A participant in a drug ring that brought former St. Clair County judge Michael Cook to ruin is again asking for more time to respond to the federal government’s presentence report.
Eric Beckley of Centreville, who pleaded guilty in October to possessing heroin with the intent to distribute and being a felon in possession of a firearm, filed a second extension to respond on Jan. 28. U.S. District Judge David Herndon granted the request today.
Federal agents arrested Beckley in January after following heroin dealer Deborah Perkins to his home. Beckley was indicted by grand jurors in February, as was Perkins and her son Douglas Oliver. Perkins and Oliver pled guilty to heroin distribution and conspiracy charges and were sentenced in December to 27 and 30 years in prison respectively.
Agents arrested Cook in May at the home of his friend and drug supplier Sean McGilvery of Belleville on heroin possession and weapons charges. McGilvery was a dealer for Perkins. McGilvery was sentenced Jan. 23 to 10 years in prison for his role in the conspiracy.
Cook pleaded guilty in November and awaits sentencing on Feb. 26.
Beckley’s lawyer, Andrew Liefer of Fairview Heights, first asked U.S. District Judge David Herndon for more time to respond to the government’s sealed presentence report on Jan. 21, a day before his response was due.
Liefer wrote in his motion that “Defendant has identified certain issues in the Presentence Report for which the Defense needs additional time to research and investigate possible responses to same.”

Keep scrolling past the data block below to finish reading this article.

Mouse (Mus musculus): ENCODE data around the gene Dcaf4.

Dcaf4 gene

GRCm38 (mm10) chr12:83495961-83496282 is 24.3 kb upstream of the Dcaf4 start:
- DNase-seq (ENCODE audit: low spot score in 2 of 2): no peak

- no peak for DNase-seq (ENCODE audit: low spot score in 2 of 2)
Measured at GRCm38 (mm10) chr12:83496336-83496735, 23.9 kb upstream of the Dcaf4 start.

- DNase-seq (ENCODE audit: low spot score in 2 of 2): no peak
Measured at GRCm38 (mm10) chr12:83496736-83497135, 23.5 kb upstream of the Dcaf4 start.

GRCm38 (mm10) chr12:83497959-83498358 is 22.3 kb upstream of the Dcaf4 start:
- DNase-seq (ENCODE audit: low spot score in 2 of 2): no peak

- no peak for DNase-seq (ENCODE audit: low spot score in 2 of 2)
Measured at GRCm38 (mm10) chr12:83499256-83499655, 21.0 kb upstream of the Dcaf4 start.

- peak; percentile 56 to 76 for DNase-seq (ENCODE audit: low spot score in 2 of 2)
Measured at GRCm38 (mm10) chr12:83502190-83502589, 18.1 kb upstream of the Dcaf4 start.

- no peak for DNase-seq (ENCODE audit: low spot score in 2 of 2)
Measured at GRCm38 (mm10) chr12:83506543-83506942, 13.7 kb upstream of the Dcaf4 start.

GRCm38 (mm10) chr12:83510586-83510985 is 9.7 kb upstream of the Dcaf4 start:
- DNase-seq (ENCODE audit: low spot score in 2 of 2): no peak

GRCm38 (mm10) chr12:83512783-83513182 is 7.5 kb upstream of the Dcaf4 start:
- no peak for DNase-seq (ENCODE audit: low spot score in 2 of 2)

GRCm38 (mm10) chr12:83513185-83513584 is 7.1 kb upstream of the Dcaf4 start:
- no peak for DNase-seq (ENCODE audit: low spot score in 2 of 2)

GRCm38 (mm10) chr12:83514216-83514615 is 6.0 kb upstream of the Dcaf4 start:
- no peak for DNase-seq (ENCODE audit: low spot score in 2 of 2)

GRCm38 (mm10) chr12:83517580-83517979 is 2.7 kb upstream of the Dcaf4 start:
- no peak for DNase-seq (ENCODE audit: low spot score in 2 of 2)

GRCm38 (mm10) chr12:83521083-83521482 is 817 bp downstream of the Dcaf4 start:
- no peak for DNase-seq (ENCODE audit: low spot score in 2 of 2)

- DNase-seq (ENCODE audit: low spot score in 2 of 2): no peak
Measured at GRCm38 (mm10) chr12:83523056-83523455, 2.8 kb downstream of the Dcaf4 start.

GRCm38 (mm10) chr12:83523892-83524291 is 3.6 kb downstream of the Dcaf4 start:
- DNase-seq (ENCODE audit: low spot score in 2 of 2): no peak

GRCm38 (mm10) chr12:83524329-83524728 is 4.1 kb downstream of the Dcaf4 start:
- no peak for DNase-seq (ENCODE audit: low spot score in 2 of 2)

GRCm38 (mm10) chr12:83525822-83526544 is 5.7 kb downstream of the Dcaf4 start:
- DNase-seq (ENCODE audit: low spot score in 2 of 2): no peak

Herndon gave Beckley until Feb. 5 to respond.
Liefer had stated in court papers in August that Beckley was “actively engaged in negotiations with the government and reasonably anticipates that said negotiations will be fruitful.”
U.S. District Judge Joe Billy McDade, who oversees Cook’s case, asked investigators on Jan. 8 to supplement Cook’s presentence report. A revised presentence report was filed on Jan. 24, and also is under seal.
McDade’s Jan. 8 directive indicated he could reject an 18-month sentence that federal prosecutors recommended for Cook.
“The Court may wish to consider whether an upward variance may be appropriate in this case…Specifically, the defendant was a Circuit Court Judge and presided over cases involving the very conduct for which he is now convicted. The potential impact of his conduct, in how it may have affected trials he presided over and sentences he imposed while addicted to illegal substances, are immeasurable yet cannot be ignored. In addition, based on his position in the community, his actions erode public confidence in the judicial system.”
Another St. Clair County official involved in the drug scandal, former probation officer James Fogarty, awaits sentencing Feb. 27.
Fogarty pleaded guilty in November to supplying cocaine to the late St. Clair County judge Joe Christ.
Christ, who had been a long-time county prosecutor, was associate judge for less than two weeks when he died of cocaine intoxification on March 10 at a Cook family-owned Pike County hunting lodge while in the company of Michael Cook.
Fogarty’s initial presentence report was filed on Jan. 23, also under seal.